Another reason Tallahassee made such an excellent laboratory to study social behavior was because of how isolated this college town could be for students from the rest of the world. Tallahassee was for many young men and women an enclosed social environment that was completely self-absorbed, that is to say, nothing that transpired outside the immediate social lives of students mattered to them. Current events, High School friends, and even families became distant realities that had no real bearing on their lives other than concerns over parental financial support and the occasional hurricane warning. In this way, a college town like Tallahassee was a social bubble, and if you existed on the outside of that bubble, you ceased to exist.
The isolationist mentality was particularly true of mainstream students who were obsessed with their popularity and social status on campus. Since very little value was placed on the external world, some of these young people stayed in Tallahassee until their late twenties and even their early thirties. The student body treated popular students like local celebrities which made it all too tempting for young men and women working as bartenders and other fun jobs to grow overly comfortable with their big fish in a little pond status and lose all ambition to conquer the world beyond college.
Students who graduated or dropped out of school were also ensnared by Tallahassee’s relatively low cost of living, its highly entertaining nightlife, and its exciting annual influx of thousands of new students every year. Sticking around town for an additional summer semester, one more football season, or the arrival of the next freshman class was the common rationale of young men and women who wanted to postpone their entry into the career world and delay the dreaded departure from the last playground.
The social isolation of a college town like Tallahassee also made it very difficult for young men and women who did leave town to maintain friendships with students who lingered behind. You could reminisce about the past with these friends for only so long before shared memories lost their significance within the context of the ever-changing social affairs that students were now facing. It was not just that life continued on without you in your absence, this could be said of anywhere, but the social lives of young men and women in Tallahassee were so rapid and so intense that spending a month away was comparable to spending three months away anywhere else.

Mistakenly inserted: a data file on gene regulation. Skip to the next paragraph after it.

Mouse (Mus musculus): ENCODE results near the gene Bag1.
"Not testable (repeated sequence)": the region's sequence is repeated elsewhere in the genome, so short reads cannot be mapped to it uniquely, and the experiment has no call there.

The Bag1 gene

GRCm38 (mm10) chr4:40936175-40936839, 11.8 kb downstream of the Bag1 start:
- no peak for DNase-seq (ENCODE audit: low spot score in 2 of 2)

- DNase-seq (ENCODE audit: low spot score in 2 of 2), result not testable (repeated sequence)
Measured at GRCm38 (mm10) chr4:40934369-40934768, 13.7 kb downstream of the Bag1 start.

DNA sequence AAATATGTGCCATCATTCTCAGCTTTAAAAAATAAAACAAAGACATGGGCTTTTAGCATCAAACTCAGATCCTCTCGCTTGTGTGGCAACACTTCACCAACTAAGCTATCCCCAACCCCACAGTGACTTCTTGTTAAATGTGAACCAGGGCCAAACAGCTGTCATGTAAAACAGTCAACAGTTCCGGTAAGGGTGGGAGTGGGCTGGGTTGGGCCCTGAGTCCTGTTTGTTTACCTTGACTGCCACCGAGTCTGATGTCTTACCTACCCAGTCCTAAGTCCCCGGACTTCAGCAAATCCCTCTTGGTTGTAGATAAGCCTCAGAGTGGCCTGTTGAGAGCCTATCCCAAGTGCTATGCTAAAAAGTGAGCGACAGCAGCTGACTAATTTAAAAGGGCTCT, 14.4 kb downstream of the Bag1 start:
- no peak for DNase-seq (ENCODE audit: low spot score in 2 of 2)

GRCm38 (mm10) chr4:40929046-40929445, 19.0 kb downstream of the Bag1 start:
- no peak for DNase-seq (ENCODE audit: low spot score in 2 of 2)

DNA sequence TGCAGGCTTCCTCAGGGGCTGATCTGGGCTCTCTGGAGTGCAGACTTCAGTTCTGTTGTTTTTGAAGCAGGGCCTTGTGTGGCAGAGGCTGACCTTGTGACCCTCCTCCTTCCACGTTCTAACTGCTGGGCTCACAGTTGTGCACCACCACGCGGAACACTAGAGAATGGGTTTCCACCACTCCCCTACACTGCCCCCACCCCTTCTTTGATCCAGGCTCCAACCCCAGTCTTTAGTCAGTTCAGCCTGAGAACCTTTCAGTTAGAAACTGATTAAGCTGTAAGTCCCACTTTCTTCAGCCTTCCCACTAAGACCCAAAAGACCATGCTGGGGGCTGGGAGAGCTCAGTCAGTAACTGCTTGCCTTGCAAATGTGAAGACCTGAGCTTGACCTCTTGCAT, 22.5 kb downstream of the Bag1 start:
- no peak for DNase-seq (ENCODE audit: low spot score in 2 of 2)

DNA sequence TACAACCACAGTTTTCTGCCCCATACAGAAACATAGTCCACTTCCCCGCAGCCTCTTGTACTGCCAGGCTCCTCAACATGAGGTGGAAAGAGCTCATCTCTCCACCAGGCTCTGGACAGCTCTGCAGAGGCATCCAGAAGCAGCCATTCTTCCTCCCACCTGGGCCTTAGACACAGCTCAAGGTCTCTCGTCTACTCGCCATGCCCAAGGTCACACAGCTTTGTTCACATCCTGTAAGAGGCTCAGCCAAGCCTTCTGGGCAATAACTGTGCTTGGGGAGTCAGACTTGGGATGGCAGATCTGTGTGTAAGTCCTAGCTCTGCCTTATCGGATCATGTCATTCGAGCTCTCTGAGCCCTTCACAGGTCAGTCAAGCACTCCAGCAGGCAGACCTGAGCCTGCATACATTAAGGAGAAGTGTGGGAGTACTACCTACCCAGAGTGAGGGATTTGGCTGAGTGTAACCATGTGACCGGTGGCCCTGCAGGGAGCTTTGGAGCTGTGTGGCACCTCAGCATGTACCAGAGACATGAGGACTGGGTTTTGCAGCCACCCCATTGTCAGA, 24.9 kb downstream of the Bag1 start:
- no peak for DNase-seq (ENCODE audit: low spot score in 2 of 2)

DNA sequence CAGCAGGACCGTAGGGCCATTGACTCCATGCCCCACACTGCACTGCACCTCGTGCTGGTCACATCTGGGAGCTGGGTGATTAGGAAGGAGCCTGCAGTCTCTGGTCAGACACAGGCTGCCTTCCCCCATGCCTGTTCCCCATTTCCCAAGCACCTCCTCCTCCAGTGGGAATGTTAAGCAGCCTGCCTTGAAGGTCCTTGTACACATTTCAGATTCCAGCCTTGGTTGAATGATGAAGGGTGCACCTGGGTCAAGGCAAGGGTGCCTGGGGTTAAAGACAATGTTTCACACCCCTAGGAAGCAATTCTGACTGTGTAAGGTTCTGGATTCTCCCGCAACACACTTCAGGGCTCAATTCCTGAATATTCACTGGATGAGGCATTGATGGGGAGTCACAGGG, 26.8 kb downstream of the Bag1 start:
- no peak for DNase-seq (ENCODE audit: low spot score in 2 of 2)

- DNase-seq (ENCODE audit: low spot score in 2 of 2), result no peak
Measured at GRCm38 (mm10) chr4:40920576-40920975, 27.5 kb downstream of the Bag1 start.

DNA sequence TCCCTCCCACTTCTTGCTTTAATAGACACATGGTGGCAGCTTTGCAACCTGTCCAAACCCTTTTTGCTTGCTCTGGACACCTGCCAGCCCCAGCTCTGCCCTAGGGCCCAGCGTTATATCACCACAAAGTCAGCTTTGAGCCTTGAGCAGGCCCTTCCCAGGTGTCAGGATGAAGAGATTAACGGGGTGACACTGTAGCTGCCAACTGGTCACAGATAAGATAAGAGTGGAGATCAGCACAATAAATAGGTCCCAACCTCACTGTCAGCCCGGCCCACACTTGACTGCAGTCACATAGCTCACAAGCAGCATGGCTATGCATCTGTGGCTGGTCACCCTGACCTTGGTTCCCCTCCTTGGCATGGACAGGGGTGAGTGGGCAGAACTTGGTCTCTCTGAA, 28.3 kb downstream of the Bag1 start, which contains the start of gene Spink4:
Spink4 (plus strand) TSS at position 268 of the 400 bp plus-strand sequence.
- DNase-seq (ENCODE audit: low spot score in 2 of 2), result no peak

Students who decided to take a semester off from school would return to a place that was very different from the world they left behind because the machine never stopped and it never slowed down. The social lives of students were always expanding and constantly evolving. New friendships were quickly built and old friendships were often pulled apart by competing loyalties. Romantic relationships could seemingly develop and dissolve over night. Personalities and interests rapidly morphed as individuals were pounded, day in and day out, with new experiences and new pressures. Change was one of the few constants that existed in a college town like Tallahassee.
A large party school like FSU also made an ideal social laboratory to study group behavior. Many students were members of cliques or larger collections of friends. Others belonged to social clubs that varied in diversity from leftwing protest organizations to the Golden Girls dance team. Greek Life was also a powerful force of socialization on campus. There were over forty fraternities and sororities at FSU, many of which boasted more than a hundred and fifty members apiece. All of these groups influenced their members with various forms of internal pressures. Dissent was punishable by harassment or even banishment and conformity often meant participating in harmful activities like discrimination, hazing, and violence.